It took more than four decades, an environmental catastrophe, two years of negotiations, an unprecedented cooperative effort between a coalition of private conservation organizations and a state agency, and $50 million to permanently protect what a conservation group official calls an “irreplaceable” piece of native coastal Texas.

On Thursday, the Texas Parks and Wildlife Commission, meeting at Houston’s Museum of Natural Science, will act on a proposal to accept the donation of the 17,351-acre Powderhorn Ranch in Calhoun County from the Texas Parks and Wildlife Foundation, The Nature Conservancy and The Conservation Fund, the three conservation groups that recently purchased it for $37.7 million from a Kentucky-based company that has owned the property since 2005.

The purchase of the property, on which the state parks and wildlife agency plans to create a state park and wildlife management area open for public use, comes after a decades-long effort to find a way to protect the tract from looming development.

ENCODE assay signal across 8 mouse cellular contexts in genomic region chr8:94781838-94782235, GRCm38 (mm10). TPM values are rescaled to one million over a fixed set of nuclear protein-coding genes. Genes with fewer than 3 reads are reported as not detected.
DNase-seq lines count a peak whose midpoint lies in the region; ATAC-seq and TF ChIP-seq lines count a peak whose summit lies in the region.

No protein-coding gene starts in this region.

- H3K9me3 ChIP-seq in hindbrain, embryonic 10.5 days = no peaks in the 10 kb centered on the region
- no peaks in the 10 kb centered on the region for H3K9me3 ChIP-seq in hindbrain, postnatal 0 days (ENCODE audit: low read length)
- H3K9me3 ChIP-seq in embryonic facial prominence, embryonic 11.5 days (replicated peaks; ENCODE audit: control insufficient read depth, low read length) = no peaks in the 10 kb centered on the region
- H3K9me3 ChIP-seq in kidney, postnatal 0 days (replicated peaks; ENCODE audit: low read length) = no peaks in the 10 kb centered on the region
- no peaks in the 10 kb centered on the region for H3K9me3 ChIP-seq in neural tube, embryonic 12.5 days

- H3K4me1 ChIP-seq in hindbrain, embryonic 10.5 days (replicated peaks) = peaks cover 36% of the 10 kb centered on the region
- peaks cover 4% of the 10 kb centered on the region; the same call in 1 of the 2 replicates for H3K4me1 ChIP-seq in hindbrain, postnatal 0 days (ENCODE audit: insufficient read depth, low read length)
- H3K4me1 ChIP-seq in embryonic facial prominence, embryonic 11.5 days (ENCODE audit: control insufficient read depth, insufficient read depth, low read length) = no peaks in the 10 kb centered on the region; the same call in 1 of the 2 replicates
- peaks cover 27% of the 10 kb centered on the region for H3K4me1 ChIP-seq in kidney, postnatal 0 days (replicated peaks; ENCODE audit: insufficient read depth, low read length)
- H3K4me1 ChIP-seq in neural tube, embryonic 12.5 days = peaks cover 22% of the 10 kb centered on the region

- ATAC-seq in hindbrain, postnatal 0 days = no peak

Even 40 years ago, when Texas’ population was half its current size and before a booming economy and the development that followed swallowed huge chunks of what remained of the state’s native coastal landscape, the Powderhorn Ranch held iconic status among those looking to ensure preservation of meaningfully large pieces of that natural heritage.

Stunningly diverse

The ranch, bounded on one side by Matagorda Bay and Powderhorn Lake on another, has for decades been one of the largest remaining tracts of intact, almost wholly unaltered, coastal prairie this side of the King and Kenedy ranches in deep South Texas. Used as a cattle ranch by the Denman family who purchased it in the 1930s and sold it in 2000, the Powderhorn holds the stunningly diverse mosaic of habitats that once stretched unbroken along much of the middle coast and supported an equally diverse array of native wildlife that includes whooping cranes, bobwhite quail, white-tailed deer, Rio Grande turkey, waterfowl, songbirds and scores more.